Originally Posted by NadirNovelties View Post
On a side note, the center speaker is generally reserved for dialog or anything that needs to be heard consistently throughout the theater. If you're panning left-to-right you probably want to leave that channel out. Let the phantom center work for you.
99% of the time when a sound is panned between the screen channels the sound pass through the centre channel. Thats how its done in the film post workflow. Pls read the book.

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I hope that's helpful.
Totally not. But thx for your time. I wish you used that in a better way.
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Old 08-22-2018, 05:45 PM   #10
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Actually, I do work in post. Been doing it quite successfully for a while now and have mixed at Skywalker and Fantasy. Tom is actually an acquaintance of mine - glad you liked his book.

I certainly didn't mean to be condescending above, but it's clear you don't understand some basics. I won't stick my nose in, though - good luck, though.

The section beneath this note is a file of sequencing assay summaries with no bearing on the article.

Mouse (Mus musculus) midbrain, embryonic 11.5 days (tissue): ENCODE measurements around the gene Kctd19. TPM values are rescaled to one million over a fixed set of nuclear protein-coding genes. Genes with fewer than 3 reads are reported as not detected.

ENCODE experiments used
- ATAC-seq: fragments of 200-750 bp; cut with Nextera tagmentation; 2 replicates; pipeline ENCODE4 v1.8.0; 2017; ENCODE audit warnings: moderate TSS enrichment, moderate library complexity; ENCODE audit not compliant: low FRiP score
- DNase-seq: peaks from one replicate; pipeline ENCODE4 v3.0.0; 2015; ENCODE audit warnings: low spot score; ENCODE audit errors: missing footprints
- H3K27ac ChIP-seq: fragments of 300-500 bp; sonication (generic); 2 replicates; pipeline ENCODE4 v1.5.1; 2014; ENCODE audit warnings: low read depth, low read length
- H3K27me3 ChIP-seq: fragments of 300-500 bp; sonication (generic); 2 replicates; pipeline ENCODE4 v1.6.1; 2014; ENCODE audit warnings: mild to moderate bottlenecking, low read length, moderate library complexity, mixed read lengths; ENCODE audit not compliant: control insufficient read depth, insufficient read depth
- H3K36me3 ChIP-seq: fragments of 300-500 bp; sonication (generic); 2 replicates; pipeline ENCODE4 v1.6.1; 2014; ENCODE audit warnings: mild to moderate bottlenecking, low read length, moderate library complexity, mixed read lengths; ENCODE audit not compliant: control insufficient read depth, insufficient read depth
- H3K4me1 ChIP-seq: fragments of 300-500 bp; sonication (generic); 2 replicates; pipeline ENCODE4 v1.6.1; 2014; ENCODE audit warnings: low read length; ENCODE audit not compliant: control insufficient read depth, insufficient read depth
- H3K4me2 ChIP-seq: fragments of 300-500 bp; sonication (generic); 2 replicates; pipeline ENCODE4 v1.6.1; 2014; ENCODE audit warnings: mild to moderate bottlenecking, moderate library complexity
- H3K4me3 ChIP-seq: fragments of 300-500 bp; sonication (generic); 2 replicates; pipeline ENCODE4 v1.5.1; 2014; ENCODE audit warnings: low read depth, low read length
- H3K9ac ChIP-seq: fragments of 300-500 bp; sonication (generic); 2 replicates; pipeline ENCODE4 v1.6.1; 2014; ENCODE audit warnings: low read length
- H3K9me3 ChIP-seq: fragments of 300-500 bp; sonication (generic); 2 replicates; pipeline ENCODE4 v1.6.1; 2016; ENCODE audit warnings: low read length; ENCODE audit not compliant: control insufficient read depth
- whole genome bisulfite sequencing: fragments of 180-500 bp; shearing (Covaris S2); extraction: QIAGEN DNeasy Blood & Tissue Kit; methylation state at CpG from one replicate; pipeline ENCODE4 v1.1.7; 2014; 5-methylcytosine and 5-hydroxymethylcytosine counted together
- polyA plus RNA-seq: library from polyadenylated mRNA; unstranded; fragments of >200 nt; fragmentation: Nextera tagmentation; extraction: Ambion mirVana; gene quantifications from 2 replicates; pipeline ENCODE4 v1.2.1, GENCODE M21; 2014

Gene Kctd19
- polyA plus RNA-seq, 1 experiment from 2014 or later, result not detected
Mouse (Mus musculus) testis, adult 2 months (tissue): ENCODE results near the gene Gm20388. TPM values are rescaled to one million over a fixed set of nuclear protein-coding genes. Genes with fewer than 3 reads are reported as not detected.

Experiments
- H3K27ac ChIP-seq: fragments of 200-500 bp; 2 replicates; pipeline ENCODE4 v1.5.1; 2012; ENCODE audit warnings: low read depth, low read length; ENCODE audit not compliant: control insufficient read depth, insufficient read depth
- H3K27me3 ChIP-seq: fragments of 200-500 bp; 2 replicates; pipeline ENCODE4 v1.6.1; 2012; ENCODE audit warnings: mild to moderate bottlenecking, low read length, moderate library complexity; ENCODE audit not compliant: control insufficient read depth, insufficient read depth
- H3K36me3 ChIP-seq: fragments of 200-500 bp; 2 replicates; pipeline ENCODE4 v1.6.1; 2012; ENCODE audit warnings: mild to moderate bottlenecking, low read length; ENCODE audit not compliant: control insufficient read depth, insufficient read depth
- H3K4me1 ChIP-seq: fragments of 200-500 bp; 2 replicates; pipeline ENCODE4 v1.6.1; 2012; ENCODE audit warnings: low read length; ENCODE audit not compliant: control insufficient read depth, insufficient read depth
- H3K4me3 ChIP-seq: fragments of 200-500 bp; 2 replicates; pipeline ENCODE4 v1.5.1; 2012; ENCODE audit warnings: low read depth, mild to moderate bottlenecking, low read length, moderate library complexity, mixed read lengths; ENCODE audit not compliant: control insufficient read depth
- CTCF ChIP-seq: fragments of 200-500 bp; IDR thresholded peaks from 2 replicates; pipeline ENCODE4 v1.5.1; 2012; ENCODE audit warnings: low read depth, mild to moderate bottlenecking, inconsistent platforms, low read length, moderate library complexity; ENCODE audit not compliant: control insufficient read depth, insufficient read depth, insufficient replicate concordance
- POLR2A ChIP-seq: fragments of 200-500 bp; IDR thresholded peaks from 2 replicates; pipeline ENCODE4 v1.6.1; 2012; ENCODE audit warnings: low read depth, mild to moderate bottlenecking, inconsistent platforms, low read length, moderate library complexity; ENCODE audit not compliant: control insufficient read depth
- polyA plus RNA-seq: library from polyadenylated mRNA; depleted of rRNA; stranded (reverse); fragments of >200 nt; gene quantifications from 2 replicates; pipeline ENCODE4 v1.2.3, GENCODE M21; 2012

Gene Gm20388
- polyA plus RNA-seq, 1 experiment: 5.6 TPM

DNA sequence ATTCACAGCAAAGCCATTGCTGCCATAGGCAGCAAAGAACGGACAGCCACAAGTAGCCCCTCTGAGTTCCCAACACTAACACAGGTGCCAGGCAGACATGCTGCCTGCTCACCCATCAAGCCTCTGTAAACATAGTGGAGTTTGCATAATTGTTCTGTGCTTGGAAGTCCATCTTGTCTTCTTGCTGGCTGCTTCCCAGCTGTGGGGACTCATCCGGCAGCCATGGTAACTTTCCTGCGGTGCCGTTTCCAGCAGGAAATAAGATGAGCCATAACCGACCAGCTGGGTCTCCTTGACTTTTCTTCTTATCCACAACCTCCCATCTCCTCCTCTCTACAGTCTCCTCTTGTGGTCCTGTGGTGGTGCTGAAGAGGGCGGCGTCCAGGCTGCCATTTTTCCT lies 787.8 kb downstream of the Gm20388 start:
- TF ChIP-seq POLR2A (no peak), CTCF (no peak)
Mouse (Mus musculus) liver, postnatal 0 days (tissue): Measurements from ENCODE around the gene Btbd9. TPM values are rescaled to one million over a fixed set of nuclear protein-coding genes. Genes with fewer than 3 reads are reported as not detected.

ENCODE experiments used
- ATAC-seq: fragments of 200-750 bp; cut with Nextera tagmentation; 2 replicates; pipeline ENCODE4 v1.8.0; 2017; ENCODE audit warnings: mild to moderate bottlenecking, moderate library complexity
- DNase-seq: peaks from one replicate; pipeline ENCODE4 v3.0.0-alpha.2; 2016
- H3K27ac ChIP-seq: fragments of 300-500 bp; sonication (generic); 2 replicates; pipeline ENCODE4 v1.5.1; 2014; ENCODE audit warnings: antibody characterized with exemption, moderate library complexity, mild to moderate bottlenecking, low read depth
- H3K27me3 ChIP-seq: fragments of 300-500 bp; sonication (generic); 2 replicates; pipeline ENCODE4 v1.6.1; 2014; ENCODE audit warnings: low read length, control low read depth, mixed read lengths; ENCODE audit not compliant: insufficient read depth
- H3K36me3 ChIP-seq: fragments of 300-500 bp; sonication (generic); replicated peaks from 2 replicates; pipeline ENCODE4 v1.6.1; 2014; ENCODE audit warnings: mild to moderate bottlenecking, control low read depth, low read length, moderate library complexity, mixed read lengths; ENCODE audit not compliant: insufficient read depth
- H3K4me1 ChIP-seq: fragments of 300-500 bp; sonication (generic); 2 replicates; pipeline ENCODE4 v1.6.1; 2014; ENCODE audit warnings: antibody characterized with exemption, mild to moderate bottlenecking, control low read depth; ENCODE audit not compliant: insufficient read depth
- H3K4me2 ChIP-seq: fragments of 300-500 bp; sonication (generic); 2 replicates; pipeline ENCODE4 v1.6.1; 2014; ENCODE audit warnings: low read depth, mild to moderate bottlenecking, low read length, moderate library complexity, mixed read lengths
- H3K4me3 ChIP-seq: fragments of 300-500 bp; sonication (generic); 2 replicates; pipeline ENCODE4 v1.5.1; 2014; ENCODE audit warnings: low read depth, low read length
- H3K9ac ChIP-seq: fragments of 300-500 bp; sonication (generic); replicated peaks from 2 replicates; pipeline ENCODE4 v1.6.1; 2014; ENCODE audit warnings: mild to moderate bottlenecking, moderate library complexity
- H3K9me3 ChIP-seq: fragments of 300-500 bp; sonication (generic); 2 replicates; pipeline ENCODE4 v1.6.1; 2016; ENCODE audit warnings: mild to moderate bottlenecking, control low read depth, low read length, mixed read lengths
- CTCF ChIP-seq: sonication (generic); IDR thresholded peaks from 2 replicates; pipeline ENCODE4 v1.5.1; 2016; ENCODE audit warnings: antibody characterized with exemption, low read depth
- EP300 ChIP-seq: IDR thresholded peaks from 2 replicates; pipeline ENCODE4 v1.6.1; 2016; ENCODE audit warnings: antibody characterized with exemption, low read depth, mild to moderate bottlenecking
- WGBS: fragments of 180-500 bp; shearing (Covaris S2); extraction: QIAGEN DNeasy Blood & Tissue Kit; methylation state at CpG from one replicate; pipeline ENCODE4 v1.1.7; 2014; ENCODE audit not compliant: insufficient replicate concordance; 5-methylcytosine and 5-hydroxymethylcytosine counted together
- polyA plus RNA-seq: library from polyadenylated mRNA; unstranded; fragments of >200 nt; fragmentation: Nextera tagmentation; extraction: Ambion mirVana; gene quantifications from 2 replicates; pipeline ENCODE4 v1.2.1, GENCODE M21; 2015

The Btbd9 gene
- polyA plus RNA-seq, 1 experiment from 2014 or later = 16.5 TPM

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Old 08-22-2018, 05:50 PM   #11
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I won't stick my nose in, though - good luck, though.
Thank you very much for saving yours and my time . 😀
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Old 07-05-2019, 03:41 PM   #12
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Bump pls .. reasurround needs some love from developers. If it can do what is expected on the link posted in the first message.. it will be huge for film post workflow 😀😀.. pls developers
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Old 07-08-2019, 10:01 AM   #13
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Maybe we should limit our request to standard panners integrated in to track controls.

Mono/Stereo -> 5.1/7.1 are the most used, unless you're doing Atmos, in which case I'm wondering whether there are any effective solutions for use in Reaper anyway.


Justin , Schwa , we're got a bunch of 2.0 panners in the track controls. How about a 2->5.0 panner for starters as an optional track panner ?

Optional pop-up pan field via single-click. Could be on the TCP. Could be its own view, dockable. Mono input option. Center exclusion via volume slider. For starters. How long can that take with your experience level ?